Performance on HECToR Phase 3 is given in Figure 1 for the benchmark test case mentioned in WP2, which is for a double gyre quasi-geostrophic model. This has 3 layers on a 1025 X 1025 uniform grid. All runs were performed with fully populated HECToR Phase 3 nodes and performance with the default compilers was compared. The particular compiler optimisations were as follows: GCC -O3 -ffast-math; PGI -fast -O3, CCE -O3.
It is clear that best performance is given by GCC. Most compute time is spent performing the CABARET extrapolation step, however, this part of the code scales linearly with very little amount of time spent in communication and is therefore is not a significant cost to the overall performance. Whereas, the second most computationally expensive routine is the inverse discrete sine transform step, which is used at each time step for calculating the stream function via the potential vorticity inversion step. But this does not scale well due to the global transpose steps and thus causes a severe problem in terms of code performance. The reason GCC gives better performance than both PGI and CCE is because the inverse discrete sine transform step has been optimised for GCC.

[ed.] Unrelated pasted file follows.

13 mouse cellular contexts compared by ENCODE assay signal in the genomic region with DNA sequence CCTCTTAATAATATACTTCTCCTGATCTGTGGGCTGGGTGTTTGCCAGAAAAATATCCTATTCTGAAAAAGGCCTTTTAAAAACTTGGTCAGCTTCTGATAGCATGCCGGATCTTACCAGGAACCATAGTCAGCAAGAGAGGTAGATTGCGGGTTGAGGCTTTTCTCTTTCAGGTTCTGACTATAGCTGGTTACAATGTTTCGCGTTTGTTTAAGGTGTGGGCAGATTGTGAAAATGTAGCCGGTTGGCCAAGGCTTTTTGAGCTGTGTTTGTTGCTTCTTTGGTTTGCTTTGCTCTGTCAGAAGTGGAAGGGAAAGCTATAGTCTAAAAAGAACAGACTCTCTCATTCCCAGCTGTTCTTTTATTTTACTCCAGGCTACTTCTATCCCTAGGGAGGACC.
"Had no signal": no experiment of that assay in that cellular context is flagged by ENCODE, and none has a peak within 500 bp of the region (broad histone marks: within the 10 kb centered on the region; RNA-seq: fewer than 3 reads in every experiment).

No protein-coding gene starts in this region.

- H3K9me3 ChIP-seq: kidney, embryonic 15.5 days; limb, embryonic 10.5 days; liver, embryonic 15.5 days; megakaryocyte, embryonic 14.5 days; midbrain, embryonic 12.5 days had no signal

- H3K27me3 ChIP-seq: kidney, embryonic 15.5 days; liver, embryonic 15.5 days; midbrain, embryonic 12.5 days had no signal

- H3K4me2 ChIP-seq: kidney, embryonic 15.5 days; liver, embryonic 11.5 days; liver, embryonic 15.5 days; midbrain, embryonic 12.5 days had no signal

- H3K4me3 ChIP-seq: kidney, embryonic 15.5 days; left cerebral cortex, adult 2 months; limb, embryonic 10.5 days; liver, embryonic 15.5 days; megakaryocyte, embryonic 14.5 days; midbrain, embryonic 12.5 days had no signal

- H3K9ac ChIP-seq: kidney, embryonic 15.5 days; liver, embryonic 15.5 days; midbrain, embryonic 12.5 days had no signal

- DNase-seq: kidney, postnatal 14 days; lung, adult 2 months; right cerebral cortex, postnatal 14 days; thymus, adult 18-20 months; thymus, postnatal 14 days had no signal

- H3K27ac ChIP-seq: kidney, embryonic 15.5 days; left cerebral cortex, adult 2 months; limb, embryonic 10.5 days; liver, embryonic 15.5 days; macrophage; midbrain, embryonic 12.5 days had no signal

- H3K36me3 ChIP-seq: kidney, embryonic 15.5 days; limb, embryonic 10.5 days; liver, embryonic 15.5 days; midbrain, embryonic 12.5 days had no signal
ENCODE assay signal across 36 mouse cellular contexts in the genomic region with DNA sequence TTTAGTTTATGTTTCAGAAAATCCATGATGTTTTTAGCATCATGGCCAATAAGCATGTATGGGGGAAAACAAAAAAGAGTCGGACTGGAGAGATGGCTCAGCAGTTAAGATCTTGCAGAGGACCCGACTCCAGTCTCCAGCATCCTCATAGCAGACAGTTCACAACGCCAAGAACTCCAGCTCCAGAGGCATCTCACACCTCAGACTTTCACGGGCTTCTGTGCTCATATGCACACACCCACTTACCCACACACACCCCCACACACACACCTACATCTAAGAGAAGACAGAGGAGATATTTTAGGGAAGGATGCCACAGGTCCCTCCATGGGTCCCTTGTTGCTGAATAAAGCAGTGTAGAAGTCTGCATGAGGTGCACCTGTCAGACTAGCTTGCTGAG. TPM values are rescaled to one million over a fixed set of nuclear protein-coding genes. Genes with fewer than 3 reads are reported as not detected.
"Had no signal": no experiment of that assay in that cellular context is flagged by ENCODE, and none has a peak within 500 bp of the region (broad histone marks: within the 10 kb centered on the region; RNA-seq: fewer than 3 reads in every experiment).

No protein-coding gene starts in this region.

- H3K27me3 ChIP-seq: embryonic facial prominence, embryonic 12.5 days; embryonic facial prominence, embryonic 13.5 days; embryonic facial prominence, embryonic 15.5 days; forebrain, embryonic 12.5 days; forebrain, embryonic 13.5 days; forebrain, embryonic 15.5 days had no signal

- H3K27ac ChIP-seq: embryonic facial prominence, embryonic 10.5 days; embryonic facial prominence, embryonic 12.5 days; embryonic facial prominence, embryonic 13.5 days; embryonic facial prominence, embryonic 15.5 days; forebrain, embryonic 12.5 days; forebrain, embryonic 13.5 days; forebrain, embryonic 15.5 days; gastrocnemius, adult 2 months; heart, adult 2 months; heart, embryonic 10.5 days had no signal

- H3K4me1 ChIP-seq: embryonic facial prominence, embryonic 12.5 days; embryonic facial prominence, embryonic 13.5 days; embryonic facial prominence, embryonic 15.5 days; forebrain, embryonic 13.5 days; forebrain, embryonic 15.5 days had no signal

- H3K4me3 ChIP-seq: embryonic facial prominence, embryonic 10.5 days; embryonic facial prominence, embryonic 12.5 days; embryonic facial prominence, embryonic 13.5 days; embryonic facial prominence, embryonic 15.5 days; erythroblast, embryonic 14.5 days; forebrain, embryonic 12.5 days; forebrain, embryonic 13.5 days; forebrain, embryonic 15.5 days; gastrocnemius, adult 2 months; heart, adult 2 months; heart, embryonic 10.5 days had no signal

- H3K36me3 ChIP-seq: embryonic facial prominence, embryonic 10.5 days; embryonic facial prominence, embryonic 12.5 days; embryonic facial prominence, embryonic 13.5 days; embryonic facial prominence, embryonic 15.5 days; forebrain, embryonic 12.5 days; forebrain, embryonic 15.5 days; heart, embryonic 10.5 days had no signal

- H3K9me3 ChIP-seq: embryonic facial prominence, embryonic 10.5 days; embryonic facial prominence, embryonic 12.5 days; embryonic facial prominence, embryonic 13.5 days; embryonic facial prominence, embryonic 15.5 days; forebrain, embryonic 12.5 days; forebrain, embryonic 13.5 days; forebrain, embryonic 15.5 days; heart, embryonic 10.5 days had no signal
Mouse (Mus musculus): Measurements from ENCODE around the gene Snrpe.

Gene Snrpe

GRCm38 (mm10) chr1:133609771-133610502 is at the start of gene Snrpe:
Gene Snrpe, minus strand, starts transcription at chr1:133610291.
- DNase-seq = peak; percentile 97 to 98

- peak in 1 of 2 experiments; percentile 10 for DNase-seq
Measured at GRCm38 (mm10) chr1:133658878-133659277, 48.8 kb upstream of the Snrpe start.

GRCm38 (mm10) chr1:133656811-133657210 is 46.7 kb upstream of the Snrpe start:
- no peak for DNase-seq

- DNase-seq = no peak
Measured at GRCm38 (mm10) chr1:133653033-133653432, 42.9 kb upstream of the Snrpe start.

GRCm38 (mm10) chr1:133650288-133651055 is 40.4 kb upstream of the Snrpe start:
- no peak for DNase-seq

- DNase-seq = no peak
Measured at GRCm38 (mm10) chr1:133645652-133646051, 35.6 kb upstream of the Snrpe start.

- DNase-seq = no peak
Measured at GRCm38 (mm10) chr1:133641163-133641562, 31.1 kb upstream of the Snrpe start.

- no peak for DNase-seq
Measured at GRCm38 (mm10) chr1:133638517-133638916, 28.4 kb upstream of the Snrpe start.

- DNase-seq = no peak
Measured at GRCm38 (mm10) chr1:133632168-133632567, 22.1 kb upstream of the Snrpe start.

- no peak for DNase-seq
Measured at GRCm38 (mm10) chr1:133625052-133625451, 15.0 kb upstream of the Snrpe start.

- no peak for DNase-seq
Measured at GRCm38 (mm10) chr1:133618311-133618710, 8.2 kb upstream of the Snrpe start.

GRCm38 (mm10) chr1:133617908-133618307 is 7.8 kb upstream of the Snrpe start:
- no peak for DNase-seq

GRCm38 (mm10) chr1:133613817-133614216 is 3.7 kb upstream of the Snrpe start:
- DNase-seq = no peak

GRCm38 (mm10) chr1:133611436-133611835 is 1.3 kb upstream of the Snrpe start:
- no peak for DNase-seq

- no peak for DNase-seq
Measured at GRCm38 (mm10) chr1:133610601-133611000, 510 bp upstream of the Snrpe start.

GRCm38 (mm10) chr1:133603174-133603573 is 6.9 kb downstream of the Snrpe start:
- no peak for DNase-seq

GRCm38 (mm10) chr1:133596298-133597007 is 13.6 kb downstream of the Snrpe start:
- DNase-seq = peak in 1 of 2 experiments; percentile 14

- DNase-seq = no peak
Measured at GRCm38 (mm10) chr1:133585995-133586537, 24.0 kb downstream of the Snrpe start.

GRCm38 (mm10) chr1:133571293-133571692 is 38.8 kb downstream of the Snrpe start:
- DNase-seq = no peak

However, even with GCC, PEQUOD had very limited scalability on HECToR for useful problem sizes. This was a significant concern and the optimisation of this calculation was necessary for further use of the code. The development of a parallelised quasi-geostrophic CABARET code for WP2 could be considered a straightforward task, due to the inherent nature of CABARET for structured grids. However WP3 for the efficient parallelisation of the Helmholtz solver would not be considered so straightforward.
Phil Ridley 2012-10-01